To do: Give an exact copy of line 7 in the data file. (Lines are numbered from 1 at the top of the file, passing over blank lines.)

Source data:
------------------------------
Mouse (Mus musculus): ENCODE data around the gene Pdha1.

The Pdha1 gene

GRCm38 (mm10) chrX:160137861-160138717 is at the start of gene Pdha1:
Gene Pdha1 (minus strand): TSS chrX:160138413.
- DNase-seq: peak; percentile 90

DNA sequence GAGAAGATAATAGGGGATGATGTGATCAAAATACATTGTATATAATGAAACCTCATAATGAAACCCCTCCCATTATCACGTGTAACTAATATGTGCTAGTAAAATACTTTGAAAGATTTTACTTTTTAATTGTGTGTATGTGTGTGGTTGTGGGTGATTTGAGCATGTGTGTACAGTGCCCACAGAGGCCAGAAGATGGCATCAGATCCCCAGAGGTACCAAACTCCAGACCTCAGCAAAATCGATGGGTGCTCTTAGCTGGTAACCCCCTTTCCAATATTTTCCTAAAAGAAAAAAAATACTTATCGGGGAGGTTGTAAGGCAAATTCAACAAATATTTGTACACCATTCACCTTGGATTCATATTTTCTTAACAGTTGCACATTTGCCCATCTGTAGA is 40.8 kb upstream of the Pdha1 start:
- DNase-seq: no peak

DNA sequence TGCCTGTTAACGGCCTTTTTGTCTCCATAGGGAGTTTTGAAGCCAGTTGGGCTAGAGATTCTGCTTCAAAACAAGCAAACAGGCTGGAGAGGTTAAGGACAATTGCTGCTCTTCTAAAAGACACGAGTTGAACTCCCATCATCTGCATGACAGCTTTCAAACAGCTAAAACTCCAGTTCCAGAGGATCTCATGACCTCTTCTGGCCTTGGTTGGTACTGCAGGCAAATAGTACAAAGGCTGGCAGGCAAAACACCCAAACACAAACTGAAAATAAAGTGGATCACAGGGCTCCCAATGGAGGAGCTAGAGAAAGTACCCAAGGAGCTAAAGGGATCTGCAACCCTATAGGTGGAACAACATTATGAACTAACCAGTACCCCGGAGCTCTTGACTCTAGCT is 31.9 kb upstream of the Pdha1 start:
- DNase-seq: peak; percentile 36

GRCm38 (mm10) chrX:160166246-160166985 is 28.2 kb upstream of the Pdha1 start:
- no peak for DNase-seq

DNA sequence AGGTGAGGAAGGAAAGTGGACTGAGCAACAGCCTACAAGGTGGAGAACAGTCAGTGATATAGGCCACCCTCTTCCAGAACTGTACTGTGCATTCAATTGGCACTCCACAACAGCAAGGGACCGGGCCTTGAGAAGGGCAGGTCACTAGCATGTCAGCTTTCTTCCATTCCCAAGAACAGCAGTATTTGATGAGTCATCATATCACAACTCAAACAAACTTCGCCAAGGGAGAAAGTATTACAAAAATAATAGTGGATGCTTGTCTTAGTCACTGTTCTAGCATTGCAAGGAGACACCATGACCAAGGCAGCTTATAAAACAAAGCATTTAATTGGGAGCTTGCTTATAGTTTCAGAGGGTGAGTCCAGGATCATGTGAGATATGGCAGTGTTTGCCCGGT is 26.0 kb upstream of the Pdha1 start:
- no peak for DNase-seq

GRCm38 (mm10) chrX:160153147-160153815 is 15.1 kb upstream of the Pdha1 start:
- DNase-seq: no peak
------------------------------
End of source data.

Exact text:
- DNase-seq: no peak